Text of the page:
Were I to attempt giving you my real opinion or a just description of this Country and of the City of Paris in particular I am sure you would not believe it. The people are I believe, the dirtiest creatures in the Human race. Paris has been stiled a beautifull City, perhaps it is judged by the strict rules of—architecture and proportion—but it strikes the eye as very far from beautifull. The streets are very narrow in general, and the buildings amaizing high, all built of stone, and which was once white but by the smoke and dirt they have acquired, a very disagreeable appearance. The publick building[s] are I believe more elegant than in London. I was last Eve at the French Comedy4 which is a most beautifull building without, and within it is the most { 429 } elegant perhaps in the World. But as a City I do not think that Paris in point of beauty and elegance, will bear a comparison with London.
The appearance of the lower class of people, is of a heavy leaden kind of creatures, whose greatest art and what indeed is most attended to by almost all classes is to cheat you of as much as they possibly can, in which they succeed with strangers, much to their own satisfaction.
I shall learn to prize my own Country above all others. If there is not so much elegance and beauty and so many sources of amusement and entertainment, there is what to every honest and virtuous mind will be far preferable, a sincerity, and benevolence which must be prized above every other consideration. Even those who do not possess it admire it in others. I do not see an American that does not ardently wish to return to their Country. Of this I am sure, that it is the first wish of my heart, and <only> not three months absent. At the end of twelve months I shall be quite satisfied with Europe, and impatient to return home.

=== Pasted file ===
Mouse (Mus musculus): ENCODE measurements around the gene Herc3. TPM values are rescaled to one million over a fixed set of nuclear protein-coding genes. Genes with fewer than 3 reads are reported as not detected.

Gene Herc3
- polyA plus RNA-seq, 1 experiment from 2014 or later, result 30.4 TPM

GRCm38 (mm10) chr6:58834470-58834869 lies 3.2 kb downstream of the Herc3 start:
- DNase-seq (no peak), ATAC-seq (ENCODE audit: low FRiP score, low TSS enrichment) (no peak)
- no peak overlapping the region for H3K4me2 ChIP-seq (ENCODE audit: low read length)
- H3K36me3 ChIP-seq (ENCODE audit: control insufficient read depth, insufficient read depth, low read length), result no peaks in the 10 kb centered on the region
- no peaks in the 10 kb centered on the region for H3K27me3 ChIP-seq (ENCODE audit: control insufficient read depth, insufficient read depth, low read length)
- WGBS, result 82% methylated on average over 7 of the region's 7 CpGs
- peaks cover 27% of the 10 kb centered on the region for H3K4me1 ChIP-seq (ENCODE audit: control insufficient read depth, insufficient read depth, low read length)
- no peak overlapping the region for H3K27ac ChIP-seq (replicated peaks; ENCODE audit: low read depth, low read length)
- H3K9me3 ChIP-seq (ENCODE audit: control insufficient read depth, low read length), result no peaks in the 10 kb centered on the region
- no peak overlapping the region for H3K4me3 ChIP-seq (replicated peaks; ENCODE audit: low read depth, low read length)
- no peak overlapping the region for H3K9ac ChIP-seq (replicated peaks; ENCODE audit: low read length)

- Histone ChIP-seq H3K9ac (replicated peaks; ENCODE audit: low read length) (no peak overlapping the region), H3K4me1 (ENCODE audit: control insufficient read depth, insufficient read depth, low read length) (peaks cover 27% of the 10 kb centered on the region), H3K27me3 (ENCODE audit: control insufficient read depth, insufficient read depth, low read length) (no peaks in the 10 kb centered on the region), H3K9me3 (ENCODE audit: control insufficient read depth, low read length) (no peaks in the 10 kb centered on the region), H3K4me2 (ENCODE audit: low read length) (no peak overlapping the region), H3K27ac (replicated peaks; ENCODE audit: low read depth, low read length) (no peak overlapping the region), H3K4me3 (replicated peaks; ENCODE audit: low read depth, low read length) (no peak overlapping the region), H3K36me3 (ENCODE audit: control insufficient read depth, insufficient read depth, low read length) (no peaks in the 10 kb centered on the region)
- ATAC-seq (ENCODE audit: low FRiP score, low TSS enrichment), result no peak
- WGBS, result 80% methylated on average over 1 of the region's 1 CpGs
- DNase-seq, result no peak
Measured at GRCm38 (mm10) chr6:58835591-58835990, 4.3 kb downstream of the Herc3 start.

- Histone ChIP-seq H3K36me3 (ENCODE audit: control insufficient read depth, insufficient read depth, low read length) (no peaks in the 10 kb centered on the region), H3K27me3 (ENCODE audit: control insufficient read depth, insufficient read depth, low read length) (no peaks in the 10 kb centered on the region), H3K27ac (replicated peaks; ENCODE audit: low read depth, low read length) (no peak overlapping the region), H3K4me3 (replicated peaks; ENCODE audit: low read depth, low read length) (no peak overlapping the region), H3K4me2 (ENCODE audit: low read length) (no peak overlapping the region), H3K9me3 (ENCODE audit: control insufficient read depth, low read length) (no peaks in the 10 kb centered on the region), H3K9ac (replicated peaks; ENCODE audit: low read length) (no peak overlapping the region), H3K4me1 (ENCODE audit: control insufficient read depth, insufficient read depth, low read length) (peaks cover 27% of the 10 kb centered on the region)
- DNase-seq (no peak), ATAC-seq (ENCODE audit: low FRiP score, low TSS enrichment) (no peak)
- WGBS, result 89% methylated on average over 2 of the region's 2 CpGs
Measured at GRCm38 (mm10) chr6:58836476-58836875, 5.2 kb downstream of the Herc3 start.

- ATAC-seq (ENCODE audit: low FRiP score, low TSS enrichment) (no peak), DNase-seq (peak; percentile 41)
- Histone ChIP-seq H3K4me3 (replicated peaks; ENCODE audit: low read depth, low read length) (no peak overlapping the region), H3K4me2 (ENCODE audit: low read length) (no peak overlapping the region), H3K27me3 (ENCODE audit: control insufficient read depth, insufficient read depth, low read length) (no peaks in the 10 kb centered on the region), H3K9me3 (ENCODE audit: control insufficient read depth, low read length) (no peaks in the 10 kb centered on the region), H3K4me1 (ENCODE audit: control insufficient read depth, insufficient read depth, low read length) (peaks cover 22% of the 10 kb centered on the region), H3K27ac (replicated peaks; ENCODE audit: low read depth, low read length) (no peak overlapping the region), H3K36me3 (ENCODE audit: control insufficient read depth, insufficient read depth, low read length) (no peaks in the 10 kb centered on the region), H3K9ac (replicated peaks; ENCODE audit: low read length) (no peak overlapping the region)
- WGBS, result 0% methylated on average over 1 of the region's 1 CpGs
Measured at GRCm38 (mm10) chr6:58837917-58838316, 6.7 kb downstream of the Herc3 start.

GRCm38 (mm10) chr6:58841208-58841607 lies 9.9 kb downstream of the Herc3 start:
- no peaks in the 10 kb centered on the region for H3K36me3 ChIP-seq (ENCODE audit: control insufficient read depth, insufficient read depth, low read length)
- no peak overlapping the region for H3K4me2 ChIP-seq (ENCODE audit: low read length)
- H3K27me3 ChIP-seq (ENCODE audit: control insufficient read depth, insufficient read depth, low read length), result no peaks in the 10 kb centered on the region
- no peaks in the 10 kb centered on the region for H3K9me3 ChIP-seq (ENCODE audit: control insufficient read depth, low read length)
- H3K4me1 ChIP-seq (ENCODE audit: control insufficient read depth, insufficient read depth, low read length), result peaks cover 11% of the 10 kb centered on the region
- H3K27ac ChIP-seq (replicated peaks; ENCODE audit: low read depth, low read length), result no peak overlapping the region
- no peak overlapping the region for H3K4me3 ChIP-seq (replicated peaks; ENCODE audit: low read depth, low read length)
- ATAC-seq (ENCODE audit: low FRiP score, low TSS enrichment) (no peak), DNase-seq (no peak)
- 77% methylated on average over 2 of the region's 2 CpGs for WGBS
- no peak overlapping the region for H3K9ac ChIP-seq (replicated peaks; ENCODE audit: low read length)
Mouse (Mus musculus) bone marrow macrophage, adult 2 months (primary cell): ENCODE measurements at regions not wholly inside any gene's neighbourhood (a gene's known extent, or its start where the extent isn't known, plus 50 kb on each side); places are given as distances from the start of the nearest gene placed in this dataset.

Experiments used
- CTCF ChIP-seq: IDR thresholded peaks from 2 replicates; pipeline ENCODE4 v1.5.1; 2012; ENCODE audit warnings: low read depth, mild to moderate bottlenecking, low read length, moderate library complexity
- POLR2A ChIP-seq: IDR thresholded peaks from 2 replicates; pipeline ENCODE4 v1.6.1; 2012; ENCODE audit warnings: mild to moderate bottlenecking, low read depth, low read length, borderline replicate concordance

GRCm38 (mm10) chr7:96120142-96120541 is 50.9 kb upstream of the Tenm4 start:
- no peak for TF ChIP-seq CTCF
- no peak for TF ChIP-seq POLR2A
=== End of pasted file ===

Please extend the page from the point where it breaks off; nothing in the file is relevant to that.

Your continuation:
No arrivals from America since I received yours5 by Mr. Tracy's Ship. I am impatient to hear, from my friends. If they knew what a pleasure and satisfaction they would confer upon me sure I am that they would never permit a Ship to sail without letters. You must remember that I have a dozen Correspondents, and you have to write only to one, and that one feels more interested than ever in every circumstance that may affect her friends. Tell me all about our circle, and what each have done and are doing, who is married and who Dead the two important periods you know. Our friend Miss J—is perhaps by this Mrs. R—. Ah Eliza I shall set down the day as Julia says, and leave its property [it properly?] blank. Time will fill it up. Sincerely do I wish her happy. Perhaps you have by this heard as much of the matter as I did before I left Boston. Interested friends should be very cautious that their influence does not lead them to advise to too great a sacrifise.